The Gottmans identified “turning toward” as a foundational and essential behavior of successful couples. Like most positive behaviors, it doesn’t have to be present 100% of time, but Gottman identified that when couples exhibited turning toward less then 50% of the time, it signaled a relationship in trouble. When a person initiates contact with their partner, and this can mean starting a conversation, make a passing comment, physical affection, or even a gesture, the other partner has basically 3 options. They can 1) turn toward, 2) turn against, or, 3) turn away. One basic premise for almost all couple’s therapy is that usually, thecontent of the communication (what is being discussed) is not as important as the process(how is it being discussed). So, in the examples below, you’ll notice the content is benign and superficial. However, the way Person B responds still has the chance of eliciting strong emotions in Person A, especially if the style of communication represents a larger issue for this pair.

Turning away usually looks like ignoring the bid for connection. Sometimes it might look like a total absence of response, or maybe a response that seems to be completely unrelated. Here is an example:

Person A: “I’ve always wanted to learn to sail, I wonder how hard that would be…”

Person B: “I can’t believe the Giants won the Superbowl.”

Person B, in this instance, probably did not have any ill will toward Person A, but nevertheless sent a message that they were not interested, or not focused on communicating or connecting with them in that moment. They “turned away” from the bid for connection. Usually when a person’s bid is ignored in this way, they do not make the same bid again in the future. You can see how, over time, fewer and fewer bids for connection are made if the ones that are made are ignored.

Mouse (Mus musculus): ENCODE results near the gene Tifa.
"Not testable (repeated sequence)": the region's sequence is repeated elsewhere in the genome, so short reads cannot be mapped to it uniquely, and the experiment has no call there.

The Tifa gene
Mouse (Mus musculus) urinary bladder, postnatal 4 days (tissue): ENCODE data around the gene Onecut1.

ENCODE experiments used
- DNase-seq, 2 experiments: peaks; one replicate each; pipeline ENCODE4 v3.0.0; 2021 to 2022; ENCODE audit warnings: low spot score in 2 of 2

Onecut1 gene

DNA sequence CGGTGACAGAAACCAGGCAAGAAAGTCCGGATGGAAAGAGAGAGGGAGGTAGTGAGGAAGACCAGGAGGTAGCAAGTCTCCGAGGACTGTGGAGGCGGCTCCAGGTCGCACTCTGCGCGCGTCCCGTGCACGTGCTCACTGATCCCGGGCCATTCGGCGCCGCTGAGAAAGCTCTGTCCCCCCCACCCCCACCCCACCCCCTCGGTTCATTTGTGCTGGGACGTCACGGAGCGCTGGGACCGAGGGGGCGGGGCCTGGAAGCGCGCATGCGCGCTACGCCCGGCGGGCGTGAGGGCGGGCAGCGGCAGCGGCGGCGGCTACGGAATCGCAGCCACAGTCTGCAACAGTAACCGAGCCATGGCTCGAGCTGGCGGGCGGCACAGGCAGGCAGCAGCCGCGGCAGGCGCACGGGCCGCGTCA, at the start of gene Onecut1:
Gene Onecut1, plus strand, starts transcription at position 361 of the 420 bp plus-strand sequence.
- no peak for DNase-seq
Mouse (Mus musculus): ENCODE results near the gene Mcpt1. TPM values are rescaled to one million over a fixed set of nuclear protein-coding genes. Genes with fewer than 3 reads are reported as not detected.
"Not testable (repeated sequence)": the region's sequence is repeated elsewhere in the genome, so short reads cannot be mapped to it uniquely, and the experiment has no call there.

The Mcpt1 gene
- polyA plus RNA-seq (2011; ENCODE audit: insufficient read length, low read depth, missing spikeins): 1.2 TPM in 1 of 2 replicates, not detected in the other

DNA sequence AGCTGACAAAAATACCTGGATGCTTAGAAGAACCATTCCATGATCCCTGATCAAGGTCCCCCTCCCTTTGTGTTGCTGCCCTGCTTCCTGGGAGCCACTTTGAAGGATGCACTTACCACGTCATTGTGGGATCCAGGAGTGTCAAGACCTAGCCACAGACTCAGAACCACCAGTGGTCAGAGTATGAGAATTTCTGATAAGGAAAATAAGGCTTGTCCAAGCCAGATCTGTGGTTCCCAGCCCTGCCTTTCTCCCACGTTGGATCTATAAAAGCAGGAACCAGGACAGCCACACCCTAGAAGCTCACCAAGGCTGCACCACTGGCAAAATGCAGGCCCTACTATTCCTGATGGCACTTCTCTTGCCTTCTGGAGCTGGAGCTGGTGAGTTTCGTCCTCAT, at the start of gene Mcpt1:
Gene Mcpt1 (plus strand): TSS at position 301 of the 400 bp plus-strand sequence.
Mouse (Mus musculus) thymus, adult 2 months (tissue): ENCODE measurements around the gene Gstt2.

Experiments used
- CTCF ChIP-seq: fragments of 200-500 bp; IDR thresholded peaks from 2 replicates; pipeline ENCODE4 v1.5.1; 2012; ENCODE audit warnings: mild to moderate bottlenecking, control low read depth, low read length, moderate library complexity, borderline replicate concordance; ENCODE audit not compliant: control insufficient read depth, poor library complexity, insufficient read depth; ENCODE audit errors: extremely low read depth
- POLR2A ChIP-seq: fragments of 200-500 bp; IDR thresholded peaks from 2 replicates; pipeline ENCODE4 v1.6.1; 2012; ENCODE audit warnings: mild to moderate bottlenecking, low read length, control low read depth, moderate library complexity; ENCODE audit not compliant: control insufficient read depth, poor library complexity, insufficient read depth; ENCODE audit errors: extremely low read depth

Turning Against. It’s usually a lot easier to see how turning against someone in conversation is destructive. Yet, most of us still do this at times. This is what it might look like, although it could be subtler, or more overt then this:

Person A: “I’ve always wanted to learn to sail, I wonder how hard that would be…”

Person B:“I don’t know why you want to do that. You’re always starting things that you don’t finish. Why would this be any different?”